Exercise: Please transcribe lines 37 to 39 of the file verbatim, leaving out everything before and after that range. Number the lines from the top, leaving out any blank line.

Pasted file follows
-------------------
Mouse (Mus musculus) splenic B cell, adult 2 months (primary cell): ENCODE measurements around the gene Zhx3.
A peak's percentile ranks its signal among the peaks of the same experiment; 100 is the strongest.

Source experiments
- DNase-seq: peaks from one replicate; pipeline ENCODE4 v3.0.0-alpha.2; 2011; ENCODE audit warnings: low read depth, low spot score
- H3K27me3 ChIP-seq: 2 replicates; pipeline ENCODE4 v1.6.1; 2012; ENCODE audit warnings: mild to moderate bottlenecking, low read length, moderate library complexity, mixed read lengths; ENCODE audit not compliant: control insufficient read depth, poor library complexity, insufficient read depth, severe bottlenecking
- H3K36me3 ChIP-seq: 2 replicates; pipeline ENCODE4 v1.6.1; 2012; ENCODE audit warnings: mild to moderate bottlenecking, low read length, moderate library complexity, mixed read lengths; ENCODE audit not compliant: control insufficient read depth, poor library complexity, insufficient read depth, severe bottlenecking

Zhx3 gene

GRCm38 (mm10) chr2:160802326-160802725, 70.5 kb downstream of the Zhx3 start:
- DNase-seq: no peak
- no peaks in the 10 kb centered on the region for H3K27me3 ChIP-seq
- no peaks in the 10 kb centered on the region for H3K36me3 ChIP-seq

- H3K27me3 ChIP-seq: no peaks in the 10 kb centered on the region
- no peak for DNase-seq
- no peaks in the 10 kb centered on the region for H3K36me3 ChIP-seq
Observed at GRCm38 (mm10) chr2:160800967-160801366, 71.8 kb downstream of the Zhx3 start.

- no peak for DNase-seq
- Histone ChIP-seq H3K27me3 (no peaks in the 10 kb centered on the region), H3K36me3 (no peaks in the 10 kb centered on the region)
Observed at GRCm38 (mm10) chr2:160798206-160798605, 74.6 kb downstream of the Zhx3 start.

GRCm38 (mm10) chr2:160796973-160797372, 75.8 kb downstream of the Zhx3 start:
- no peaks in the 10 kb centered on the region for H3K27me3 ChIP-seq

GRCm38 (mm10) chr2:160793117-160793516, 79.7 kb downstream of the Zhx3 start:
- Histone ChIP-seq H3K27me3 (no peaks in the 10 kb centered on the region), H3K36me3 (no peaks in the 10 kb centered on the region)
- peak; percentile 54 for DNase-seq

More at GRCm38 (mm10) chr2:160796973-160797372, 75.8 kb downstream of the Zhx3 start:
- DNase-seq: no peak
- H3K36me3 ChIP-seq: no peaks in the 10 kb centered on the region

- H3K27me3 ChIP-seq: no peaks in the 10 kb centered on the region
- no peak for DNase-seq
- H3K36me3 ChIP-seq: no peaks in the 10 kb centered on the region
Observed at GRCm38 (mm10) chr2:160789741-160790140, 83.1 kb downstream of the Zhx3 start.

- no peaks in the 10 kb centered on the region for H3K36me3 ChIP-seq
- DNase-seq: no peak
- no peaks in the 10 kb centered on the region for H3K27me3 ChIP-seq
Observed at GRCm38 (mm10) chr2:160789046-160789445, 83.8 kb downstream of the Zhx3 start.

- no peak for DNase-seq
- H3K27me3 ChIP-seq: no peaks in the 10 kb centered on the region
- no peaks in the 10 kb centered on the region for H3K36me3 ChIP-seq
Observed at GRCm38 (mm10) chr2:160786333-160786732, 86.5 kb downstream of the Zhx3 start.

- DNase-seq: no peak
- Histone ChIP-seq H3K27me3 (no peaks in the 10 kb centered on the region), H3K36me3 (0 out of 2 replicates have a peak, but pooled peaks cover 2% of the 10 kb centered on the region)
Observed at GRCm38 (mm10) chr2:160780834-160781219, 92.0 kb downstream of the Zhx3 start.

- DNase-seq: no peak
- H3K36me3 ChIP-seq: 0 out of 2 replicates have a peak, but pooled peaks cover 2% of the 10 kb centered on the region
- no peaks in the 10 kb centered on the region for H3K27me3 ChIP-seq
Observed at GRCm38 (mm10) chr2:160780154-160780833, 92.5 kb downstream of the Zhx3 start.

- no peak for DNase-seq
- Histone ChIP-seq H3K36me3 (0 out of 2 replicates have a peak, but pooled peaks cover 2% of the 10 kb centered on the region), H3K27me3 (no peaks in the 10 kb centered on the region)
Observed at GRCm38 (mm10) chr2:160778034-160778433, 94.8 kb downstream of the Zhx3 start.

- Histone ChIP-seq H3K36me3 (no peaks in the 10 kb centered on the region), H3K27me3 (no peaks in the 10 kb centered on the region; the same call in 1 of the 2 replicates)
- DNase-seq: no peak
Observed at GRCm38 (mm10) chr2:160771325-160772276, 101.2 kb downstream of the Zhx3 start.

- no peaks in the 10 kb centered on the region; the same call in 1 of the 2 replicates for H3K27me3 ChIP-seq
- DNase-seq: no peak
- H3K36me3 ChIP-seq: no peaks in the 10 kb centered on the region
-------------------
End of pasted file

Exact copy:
- no peaks in the 10 kb centered on the region for H3K36me3 ChIP-seq
Observed at GRCm38 (mm10) chr2:160786333-160786732, 86.5 kb downstream of the Zhx3 start.

- DNase-seq: no peak